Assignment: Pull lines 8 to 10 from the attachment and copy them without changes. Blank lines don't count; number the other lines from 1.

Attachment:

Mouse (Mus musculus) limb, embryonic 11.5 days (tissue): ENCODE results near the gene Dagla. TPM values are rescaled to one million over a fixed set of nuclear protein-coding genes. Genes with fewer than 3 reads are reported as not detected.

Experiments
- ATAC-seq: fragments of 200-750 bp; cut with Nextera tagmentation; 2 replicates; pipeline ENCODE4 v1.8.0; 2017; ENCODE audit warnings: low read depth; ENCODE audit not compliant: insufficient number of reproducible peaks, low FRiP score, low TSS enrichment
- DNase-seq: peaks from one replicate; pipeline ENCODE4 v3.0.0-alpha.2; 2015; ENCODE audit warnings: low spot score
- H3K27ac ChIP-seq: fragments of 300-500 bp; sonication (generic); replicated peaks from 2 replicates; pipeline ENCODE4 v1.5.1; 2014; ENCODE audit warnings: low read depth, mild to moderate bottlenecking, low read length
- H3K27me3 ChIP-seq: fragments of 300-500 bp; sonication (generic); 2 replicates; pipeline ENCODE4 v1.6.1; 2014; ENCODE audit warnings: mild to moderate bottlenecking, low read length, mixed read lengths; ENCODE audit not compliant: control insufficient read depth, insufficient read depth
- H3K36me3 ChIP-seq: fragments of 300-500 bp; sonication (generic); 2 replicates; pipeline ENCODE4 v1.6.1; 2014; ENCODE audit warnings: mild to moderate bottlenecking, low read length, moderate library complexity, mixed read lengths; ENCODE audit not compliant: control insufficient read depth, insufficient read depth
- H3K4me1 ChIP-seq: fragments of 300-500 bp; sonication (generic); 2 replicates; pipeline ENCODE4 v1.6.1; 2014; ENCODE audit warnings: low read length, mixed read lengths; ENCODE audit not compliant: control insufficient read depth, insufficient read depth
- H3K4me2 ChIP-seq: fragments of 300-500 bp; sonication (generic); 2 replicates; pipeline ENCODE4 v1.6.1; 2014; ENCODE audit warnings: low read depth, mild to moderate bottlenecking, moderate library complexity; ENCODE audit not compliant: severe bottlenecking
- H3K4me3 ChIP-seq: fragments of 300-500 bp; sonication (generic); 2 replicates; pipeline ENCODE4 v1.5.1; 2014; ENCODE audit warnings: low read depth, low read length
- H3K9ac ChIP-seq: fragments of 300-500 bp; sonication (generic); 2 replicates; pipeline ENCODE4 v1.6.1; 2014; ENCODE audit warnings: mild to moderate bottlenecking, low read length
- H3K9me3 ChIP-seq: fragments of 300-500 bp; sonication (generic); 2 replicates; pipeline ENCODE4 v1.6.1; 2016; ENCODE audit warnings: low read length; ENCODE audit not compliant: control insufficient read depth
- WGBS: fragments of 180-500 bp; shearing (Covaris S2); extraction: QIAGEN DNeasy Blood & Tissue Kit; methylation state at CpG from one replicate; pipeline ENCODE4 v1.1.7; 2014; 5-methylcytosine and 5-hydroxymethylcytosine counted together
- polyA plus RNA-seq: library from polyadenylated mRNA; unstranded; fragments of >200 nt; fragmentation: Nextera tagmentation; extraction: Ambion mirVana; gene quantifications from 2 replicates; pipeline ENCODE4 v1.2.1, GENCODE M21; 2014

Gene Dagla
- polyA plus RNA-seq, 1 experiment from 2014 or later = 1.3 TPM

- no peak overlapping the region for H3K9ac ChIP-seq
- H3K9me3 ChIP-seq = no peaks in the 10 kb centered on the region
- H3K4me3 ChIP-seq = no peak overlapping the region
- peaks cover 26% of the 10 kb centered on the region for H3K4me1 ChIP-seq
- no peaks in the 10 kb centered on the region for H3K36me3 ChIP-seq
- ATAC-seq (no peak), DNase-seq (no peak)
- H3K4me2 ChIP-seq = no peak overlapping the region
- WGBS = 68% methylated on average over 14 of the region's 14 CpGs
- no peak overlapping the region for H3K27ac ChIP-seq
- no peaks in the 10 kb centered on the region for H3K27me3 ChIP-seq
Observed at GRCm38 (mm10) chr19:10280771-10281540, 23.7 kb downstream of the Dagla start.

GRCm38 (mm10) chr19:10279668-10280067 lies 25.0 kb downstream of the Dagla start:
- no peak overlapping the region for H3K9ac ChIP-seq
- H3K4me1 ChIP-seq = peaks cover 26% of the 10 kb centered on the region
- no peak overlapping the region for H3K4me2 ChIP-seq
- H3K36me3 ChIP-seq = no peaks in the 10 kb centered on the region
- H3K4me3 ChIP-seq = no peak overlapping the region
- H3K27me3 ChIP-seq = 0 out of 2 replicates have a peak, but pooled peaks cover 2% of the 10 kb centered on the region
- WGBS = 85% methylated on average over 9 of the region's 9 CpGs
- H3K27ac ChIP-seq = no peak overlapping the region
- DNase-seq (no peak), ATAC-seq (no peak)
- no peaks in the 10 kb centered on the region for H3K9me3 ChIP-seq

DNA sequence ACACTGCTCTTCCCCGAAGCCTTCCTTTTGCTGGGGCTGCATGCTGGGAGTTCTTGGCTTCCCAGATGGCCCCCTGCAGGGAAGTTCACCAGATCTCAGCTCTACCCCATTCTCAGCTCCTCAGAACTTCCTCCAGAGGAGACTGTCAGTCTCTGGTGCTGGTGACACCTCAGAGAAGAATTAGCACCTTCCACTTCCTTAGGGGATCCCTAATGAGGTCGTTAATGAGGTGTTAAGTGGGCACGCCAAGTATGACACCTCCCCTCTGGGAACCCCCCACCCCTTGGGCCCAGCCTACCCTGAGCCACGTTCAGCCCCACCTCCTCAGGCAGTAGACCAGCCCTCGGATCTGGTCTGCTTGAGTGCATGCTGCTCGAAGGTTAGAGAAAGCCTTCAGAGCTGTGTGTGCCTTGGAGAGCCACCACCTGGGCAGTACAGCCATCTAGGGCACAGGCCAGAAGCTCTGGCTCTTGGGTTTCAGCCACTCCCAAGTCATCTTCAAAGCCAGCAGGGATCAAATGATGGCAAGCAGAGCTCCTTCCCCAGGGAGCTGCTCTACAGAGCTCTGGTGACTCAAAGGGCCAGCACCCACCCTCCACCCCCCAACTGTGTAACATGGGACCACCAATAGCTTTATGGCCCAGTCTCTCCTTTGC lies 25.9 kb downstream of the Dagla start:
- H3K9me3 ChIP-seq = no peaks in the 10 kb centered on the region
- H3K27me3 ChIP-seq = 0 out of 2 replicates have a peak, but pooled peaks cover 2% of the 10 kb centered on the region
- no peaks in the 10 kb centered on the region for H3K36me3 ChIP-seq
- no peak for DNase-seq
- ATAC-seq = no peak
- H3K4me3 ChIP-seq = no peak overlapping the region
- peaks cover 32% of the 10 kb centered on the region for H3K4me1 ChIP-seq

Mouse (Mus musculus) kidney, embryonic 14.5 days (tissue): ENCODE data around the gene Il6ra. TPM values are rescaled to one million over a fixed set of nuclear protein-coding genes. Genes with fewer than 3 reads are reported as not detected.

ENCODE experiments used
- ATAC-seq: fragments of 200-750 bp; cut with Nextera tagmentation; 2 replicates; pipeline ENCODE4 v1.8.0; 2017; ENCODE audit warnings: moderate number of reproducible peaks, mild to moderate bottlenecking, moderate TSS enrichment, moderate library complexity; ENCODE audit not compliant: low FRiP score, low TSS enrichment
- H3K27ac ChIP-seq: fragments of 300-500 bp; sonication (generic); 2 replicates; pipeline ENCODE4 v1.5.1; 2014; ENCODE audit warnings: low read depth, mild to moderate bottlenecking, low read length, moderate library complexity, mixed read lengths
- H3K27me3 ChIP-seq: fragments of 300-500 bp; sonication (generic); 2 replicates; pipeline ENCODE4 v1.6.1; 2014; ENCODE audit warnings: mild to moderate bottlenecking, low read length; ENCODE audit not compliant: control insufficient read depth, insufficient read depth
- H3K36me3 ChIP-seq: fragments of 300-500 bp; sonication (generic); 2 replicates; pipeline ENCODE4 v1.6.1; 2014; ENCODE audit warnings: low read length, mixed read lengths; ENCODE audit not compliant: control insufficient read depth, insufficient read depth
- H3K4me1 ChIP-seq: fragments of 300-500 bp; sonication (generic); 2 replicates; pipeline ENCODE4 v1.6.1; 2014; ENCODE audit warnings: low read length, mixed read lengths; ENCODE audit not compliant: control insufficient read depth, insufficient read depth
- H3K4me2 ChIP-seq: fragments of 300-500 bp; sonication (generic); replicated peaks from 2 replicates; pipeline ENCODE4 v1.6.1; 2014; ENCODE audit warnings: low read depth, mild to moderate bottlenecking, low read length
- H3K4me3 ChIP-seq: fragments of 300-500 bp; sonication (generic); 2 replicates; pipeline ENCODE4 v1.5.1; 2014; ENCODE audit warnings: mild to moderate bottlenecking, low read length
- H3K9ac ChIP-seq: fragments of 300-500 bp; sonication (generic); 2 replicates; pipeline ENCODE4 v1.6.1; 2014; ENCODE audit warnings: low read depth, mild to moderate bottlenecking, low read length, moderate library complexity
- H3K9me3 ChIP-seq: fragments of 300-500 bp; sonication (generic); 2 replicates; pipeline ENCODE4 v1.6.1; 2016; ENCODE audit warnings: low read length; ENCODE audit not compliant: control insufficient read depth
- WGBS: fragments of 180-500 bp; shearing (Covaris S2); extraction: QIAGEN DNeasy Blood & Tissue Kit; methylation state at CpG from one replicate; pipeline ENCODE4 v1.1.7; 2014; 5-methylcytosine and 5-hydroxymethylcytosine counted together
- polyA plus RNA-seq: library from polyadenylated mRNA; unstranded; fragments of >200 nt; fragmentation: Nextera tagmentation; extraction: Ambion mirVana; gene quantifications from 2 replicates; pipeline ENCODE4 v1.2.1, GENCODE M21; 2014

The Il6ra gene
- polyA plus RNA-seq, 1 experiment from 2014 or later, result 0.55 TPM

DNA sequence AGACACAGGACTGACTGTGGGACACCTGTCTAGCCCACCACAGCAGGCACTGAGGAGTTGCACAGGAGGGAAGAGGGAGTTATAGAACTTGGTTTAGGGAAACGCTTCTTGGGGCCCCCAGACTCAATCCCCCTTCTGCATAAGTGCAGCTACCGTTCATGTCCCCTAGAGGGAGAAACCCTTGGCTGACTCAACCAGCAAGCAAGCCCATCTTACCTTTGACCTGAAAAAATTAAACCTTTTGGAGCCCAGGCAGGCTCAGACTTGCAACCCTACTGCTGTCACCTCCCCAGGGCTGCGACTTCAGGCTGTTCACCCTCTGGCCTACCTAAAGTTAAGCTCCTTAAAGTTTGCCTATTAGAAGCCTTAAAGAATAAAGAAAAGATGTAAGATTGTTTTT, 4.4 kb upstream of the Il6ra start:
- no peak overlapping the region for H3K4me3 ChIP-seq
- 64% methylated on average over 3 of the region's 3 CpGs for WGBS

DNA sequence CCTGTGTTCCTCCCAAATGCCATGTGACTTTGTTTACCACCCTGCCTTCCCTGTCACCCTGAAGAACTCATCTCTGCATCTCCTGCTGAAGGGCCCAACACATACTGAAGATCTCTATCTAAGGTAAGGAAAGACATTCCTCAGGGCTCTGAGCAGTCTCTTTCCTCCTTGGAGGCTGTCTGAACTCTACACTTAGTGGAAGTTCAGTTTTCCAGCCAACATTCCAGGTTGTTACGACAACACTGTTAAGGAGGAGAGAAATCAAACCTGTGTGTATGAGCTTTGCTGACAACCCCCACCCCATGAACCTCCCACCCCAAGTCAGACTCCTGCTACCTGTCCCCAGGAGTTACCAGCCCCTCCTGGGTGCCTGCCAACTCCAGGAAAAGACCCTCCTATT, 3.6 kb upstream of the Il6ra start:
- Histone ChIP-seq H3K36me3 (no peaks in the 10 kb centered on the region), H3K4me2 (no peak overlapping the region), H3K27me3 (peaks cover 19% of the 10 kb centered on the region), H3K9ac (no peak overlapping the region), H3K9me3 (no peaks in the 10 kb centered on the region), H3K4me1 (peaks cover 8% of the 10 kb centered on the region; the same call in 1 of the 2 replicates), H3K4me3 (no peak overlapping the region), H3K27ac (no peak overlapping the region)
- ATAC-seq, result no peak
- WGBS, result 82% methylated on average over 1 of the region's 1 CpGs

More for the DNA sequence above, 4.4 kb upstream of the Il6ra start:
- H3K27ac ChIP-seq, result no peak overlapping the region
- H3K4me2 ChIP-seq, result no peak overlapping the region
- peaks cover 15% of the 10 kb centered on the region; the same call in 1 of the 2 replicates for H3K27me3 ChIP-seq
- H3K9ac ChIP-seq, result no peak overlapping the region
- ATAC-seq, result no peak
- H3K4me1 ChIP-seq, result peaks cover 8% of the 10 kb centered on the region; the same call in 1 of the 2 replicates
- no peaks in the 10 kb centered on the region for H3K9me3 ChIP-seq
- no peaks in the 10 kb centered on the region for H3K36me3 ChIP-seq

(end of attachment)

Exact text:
- H3K4me1 ChIP-seq: fragments of 300-500 bp; sonication (generic); 2 replicates; pipeline ENCODE4 v1.6.1; 2014; ENCODE audit warnings: low read length, mixed read lengths; ENCODE audit not compliant: control insufficient read depth, insufficient read depth
- H3K4me2 ChIP-seq: fragments of 300-500 bp; sonication (generic); 2 replicates; pipeline ENCODE4 v1.6.1; 2014; ENCODE audit warnings: low read depth, mild to moderate bottlenecking, moderate library complexity; ENCODE audit not compliant: severe bottlenecking
- H3K4me3 ChIP-seq: fragments of 300-500 bp; sonication (generic); 2 replicates; pipeline ENCODE4 v1.5.1; 2014; ENCODE audit warnings: low read depth, low read length